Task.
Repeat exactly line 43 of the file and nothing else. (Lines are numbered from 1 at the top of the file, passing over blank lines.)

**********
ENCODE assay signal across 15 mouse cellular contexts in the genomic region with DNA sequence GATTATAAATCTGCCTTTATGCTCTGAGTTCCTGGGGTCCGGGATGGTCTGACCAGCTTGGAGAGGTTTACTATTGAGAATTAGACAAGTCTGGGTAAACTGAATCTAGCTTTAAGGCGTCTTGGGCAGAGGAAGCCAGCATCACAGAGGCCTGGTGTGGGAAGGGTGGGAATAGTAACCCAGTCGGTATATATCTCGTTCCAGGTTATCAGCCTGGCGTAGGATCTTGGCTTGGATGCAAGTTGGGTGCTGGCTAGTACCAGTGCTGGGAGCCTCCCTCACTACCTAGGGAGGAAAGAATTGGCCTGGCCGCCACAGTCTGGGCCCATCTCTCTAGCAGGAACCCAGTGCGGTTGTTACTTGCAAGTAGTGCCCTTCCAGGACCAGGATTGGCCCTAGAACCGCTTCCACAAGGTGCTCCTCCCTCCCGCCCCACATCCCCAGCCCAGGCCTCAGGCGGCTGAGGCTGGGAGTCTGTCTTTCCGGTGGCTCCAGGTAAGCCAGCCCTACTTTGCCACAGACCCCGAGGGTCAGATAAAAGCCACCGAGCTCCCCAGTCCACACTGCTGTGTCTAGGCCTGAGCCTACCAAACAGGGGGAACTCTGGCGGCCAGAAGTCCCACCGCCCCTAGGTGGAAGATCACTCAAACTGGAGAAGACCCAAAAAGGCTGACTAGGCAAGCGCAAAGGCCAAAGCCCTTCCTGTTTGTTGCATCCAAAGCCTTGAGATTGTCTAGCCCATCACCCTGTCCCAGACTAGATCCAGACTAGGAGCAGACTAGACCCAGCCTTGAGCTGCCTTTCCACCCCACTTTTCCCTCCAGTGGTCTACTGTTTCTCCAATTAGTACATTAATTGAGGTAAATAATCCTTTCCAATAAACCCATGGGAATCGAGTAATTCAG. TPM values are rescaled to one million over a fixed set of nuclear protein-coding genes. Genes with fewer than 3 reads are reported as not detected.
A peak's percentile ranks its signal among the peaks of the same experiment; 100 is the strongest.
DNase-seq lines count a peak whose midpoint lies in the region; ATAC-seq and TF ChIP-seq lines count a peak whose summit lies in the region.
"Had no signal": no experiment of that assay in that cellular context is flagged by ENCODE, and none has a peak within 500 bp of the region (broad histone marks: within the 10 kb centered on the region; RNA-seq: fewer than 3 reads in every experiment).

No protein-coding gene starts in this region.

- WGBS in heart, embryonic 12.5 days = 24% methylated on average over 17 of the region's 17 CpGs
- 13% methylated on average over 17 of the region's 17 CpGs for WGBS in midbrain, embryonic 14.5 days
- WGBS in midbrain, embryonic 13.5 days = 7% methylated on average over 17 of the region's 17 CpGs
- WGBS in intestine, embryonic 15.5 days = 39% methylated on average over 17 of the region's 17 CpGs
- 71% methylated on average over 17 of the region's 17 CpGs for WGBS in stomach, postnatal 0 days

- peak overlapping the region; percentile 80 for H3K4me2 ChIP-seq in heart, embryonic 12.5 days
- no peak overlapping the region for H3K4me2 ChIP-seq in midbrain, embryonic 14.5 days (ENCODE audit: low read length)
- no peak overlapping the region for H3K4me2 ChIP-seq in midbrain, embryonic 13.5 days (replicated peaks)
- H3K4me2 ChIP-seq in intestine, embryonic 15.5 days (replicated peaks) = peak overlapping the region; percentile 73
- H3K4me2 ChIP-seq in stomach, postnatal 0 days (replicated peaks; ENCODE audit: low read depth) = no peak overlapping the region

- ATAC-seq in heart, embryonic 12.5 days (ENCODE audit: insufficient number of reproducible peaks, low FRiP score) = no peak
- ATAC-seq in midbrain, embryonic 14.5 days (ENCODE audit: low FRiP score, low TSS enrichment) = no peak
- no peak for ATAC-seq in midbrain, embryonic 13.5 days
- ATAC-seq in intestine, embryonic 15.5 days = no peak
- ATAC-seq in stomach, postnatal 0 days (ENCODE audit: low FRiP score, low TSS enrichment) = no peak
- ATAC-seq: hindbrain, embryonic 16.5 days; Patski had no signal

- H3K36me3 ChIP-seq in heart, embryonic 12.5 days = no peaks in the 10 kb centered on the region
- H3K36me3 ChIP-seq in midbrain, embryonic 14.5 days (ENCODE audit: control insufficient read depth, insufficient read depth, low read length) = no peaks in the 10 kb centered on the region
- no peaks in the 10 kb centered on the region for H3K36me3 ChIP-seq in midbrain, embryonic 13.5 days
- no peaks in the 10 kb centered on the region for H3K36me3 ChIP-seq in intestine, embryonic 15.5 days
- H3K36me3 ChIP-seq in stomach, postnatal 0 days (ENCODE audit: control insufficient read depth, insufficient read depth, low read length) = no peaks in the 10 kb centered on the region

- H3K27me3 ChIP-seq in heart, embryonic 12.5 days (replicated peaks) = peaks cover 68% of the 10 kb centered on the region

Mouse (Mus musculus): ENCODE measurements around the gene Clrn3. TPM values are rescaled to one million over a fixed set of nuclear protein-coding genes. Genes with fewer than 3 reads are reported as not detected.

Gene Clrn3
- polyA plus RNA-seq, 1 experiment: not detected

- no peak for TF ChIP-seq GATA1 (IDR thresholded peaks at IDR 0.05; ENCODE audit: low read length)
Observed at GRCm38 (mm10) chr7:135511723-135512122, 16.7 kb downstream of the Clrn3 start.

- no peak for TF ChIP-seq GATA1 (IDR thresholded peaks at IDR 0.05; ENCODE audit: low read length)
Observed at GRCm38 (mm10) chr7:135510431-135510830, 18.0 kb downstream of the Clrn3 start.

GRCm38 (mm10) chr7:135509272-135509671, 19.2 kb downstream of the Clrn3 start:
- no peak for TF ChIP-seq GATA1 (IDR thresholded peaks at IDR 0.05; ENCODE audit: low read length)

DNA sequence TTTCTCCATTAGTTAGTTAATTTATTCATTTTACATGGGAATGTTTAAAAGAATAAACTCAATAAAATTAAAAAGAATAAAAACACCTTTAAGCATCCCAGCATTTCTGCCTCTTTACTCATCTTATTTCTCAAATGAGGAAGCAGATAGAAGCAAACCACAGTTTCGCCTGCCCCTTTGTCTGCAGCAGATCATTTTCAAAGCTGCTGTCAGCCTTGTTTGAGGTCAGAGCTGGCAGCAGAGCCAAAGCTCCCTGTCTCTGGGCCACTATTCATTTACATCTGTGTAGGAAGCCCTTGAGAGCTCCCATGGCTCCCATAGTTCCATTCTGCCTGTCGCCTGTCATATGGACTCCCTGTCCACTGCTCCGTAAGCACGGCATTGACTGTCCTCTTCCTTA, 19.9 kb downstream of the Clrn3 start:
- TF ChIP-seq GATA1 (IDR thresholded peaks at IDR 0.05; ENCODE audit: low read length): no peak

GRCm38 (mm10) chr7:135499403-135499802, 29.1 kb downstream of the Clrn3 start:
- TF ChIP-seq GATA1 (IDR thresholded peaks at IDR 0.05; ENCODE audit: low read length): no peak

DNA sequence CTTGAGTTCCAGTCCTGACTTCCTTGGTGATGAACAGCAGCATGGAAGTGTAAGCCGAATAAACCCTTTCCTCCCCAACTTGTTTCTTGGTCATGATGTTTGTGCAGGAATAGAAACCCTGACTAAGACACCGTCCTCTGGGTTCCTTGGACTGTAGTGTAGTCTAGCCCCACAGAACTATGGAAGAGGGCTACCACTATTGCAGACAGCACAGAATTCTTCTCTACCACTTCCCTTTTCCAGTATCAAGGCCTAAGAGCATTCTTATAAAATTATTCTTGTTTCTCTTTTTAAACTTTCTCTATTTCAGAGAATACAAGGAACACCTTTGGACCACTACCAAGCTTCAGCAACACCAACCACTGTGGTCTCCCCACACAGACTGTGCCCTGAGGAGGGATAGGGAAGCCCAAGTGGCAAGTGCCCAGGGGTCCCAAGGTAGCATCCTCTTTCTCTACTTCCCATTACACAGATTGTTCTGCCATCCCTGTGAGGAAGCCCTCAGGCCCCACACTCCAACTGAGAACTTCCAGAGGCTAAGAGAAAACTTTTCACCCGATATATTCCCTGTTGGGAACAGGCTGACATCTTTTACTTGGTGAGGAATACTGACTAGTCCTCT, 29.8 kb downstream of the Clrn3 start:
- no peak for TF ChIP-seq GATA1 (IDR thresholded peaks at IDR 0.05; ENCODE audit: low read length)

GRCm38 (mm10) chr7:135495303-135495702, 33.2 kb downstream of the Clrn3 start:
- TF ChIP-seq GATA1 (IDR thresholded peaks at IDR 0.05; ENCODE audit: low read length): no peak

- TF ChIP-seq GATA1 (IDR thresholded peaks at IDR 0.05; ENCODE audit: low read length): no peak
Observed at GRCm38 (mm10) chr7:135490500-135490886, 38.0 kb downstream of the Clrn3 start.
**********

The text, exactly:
GRCm38 (mm10) chr7:135495303-135495702, 33.2 kb downstream of the Clrn3 start: